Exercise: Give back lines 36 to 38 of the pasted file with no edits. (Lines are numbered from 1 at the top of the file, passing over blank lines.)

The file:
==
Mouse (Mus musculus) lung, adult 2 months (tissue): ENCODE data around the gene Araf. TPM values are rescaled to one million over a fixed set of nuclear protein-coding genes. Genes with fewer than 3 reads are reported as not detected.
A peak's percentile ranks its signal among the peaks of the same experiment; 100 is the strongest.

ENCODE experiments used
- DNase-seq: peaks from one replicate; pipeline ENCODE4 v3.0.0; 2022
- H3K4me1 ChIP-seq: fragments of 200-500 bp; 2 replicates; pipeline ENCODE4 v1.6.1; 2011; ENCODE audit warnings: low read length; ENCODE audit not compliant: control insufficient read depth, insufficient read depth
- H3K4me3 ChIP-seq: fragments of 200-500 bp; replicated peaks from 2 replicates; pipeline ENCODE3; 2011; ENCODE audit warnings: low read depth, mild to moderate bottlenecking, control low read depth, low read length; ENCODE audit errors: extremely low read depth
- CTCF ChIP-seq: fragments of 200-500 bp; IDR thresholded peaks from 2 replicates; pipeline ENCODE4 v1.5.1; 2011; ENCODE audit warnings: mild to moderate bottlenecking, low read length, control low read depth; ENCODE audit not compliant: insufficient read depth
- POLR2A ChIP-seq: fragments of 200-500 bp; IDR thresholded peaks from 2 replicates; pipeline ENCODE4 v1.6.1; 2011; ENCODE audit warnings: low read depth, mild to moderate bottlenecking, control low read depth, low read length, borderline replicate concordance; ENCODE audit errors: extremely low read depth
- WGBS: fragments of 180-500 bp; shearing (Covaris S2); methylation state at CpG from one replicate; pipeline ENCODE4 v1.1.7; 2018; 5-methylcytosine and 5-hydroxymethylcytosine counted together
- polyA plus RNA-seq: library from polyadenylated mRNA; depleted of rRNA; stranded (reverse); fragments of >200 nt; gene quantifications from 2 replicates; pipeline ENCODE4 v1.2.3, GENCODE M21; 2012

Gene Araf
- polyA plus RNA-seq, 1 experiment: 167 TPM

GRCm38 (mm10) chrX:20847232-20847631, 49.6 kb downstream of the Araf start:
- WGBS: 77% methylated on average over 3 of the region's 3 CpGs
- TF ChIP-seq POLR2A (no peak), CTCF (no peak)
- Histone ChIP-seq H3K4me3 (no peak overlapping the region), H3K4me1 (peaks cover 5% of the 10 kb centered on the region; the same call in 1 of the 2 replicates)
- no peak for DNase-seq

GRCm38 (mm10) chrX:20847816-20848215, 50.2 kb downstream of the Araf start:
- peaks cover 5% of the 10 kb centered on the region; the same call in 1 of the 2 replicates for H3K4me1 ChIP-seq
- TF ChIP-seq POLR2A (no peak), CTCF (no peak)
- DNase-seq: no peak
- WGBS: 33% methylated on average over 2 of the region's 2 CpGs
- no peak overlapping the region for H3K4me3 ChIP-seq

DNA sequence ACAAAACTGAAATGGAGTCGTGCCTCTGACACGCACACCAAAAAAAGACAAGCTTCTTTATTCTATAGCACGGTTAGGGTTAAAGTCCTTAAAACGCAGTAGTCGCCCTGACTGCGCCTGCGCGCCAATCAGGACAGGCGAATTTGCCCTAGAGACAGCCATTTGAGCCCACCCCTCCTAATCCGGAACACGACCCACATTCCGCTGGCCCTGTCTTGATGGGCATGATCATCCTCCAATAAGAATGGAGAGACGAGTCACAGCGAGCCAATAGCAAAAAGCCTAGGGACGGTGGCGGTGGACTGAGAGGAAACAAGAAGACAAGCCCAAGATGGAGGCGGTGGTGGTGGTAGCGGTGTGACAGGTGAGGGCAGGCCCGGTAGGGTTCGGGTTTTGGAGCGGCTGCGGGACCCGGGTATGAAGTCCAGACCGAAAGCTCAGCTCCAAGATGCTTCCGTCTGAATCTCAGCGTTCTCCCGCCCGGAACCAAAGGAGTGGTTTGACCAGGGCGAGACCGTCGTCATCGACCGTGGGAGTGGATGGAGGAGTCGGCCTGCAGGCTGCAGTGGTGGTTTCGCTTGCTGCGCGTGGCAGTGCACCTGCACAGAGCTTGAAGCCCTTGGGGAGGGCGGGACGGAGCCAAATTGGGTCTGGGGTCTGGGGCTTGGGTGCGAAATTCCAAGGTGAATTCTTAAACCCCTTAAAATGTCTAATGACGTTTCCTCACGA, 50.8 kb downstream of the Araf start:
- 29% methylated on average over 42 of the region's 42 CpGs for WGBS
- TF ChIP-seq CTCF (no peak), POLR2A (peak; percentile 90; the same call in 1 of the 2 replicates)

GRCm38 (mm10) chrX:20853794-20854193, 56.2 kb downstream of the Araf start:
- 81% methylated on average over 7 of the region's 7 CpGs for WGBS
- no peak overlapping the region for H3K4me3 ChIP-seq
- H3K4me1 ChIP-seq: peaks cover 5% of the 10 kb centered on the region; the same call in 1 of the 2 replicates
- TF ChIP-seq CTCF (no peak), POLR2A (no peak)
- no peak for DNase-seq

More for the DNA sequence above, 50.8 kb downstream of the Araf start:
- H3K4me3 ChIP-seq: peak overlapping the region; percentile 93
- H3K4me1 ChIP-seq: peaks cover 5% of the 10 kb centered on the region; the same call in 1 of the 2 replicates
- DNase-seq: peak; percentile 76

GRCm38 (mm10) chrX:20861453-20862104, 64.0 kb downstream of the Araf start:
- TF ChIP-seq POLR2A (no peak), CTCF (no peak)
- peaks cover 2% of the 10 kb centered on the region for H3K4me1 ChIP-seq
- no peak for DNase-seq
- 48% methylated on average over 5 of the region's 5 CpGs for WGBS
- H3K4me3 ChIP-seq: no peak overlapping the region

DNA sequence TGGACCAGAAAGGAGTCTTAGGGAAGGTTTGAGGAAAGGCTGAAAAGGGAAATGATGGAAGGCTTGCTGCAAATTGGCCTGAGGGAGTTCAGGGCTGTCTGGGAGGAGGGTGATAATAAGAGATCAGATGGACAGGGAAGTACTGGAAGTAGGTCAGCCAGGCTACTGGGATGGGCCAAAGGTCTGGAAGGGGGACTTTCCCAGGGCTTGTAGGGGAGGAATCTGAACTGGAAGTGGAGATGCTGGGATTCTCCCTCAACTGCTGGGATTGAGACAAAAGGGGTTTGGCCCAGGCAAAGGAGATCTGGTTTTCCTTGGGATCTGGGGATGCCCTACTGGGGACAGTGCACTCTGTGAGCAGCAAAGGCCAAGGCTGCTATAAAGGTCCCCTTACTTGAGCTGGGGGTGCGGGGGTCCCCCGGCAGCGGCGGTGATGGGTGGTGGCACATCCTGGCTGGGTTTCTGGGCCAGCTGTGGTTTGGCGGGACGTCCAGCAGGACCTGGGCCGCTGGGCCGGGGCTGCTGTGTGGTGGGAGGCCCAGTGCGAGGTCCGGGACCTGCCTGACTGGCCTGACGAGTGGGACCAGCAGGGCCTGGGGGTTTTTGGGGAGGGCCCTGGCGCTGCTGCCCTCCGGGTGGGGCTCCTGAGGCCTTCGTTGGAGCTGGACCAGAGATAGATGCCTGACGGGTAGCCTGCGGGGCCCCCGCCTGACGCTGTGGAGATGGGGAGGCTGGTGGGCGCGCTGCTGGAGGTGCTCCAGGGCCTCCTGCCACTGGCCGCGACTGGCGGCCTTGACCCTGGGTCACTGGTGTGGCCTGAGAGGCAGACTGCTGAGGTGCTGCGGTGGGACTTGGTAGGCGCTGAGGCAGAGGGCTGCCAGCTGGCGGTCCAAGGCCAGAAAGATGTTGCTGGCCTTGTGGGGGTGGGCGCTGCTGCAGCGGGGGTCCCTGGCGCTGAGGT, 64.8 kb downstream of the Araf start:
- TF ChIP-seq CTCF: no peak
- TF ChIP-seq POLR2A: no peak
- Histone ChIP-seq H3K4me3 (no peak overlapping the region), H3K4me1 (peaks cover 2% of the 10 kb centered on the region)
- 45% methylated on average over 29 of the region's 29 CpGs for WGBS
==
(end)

- DNase-seq: peak; percentile 76

GRCm38 (mm10) chrX:20861453-20862104, 64.0 kb downstream of the Araf start:
- TF ChIP-seq POLR2A (no peak), CTCF (no peak)